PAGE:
The Lowry, Manchester – until 28 October 2017
Guest Reviewer: Elise Gallagher
Spoken word, science and strip clubs combine to create Chanje Kunda’s one-woman cabaret show exploring the laws of attraction and the meaning of life. Manchester poet, playwright and performance artist Chanje Kunda presents Superposition at the Lowry Theatre. Kunda took lessons in several disciplines of dance in the lead up to her show. Two are pole and lap dancing, which are commonly performed in certain venues for a particular clientele, but Kunda sets out to reinvent this.
“As a woman, I wanted to find out about the laws of attraction. I wanted to know how the universe works and about my place in the universe. So, I decided to ask these questions to a philosopher, to a physicist and to my son.”
Superposition is a frank, hopeful yet honest look at the questions that surround the universe, juxtaposed through the lens of lap dancing and quantum physics.
During one scene Kunda illustrates the similarities between the properties of particles and the routines of a nightclub. She explains that if the atom was a nightclub, “the nucleus would be dancing in the middle of the nightclub” whilst the electron would be orbiting the nucleus “getting to see the sexiness from all angles”. She explains this all whilst pole dancing, I must add.
The prospect of a show marrying poetry, pole dancing and particle physics to perform on stage is a daunting prospect, and it had the potential to go very wrong. However, it didn’t. The narrative pivoted between Kunda’s lessons in erotic dancing (including “floor fuckery”), the body positivity reflections against the backdrop of her life. And all seamlessly fused together in a dialogue of dance fusion, philosophy and music.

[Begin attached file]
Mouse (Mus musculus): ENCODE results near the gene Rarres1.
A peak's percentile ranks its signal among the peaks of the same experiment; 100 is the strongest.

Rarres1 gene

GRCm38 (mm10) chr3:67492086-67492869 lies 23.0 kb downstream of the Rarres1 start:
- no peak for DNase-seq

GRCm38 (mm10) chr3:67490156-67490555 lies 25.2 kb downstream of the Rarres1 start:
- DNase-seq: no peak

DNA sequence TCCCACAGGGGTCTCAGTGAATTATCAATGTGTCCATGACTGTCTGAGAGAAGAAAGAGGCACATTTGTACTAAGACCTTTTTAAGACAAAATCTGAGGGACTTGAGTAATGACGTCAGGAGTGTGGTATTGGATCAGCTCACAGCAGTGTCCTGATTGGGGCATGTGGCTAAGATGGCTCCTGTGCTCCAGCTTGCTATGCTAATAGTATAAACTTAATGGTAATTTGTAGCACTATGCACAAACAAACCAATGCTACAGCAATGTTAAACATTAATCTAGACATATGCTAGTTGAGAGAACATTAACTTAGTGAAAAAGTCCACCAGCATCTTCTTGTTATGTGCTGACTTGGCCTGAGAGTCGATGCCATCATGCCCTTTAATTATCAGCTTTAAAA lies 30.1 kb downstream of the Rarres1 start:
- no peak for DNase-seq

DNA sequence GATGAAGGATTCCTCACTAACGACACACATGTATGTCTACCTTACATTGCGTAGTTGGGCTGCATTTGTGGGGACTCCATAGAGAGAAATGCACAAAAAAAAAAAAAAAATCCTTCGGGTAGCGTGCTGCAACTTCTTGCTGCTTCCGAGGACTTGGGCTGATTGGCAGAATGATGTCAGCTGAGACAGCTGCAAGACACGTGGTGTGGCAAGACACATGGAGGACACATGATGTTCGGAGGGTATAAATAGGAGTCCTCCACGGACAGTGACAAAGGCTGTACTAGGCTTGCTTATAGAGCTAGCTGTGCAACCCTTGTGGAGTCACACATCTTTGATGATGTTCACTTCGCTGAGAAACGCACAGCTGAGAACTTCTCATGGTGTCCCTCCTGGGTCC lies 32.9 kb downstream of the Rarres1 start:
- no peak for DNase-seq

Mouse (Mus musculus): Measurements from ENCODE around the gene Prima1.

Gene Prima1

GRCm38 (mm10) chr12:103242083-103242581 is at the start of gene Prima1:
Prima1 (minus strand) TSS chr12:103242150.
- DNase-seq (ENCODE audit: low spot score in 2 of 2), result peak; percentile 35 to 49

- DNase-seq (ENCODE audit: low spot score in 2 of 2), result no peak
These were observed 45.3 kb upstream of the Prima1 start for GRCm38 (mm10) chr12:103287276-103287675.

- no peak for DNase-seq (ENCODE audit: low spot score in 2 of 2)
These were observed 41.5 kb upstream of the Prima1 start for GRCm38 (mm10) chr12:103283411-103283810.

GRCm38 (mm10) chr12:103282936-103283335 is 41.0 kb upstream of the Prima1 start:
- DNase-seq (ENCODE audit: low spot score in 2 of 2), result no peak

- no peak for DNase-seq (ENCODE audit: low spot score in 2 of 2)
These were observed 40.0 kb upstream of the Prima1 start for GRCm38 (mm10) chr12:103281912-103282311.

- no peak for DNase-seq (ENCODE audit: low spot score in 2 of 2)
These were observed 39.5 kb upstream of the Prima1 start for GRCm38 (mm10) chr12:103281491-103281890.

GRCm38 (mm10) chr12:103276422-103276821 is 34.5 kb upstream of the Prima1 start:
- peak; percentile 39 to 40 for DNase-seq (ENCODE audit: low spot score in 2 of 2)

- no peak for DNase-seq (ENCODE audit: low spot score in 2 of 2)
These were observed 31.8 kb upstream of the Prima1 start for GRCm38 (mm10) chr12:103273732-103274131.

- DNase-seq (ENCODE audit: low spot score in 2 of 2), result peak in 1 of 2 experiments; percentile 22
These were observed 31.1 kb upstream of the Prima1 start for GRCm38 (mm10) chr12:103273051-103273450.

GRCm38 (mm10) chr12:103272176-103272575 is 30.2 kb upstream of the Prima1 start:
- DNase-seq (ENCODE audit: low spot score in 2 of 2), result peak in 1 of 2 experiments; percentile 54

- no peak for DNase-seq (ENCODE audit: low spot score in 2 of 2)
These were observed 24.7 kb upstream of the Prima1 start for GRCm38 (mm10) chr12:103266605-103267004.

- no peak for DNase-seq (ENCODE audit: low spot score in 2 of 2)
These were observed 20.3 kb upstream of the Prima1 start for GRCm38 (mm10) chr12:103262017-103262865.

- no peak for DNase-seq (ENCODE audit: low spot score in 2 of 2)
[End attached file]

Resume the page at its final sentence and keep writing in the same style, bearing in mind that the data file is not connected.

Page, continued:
At one point Kunda empathises with a cat on heat and discusses the many questions life has to offer with her curious son. She then puts on the most glorious pair of ‘stripper shoes’ which she at first wobbles, unbalanced, in – but a short time later she is working the pole, transfixing the audience.
At the end of the rabbit hole that Kunda has sent us down she studies her audience and says, “I’m letting you watch me because you paid,” and in that moment we are forced to think about the politics and conflict of ownership, the policing and imposed restrictions of bodies and more importantly, the politics of black women’s bodies. When asking to pick out a lap dancer, Kunda looks for one with a “badonk-donk bum”, only there were none; instead, the lap dancer had breasts that even gravitational force couldn’t pull down. In the body confidence workshop she attended, where they were all asked to undress, and she was the only black female, she was staggered to see that their pubic hair was like down or fur rather than the texture of her own.
I imagine, it goes without saying, that this kind of show is an acquired taste. However, behind the poetry, the pole, and the heels there is a rawness which laces between the words and the movement and transcends boundaries.
The show circles around and around, looping upon itself – but it isn’t repetitive. My only qualm with the performance as a whole was that sometimes Kunda was overshadowed by the volume of the music.
In an age where women’s eroticism is often portrayed quite cheaply, Kunda searches for a new way to elevate and celebrate it – through the disciplines of science, spirituality and sensuality. The hour passed very quickly.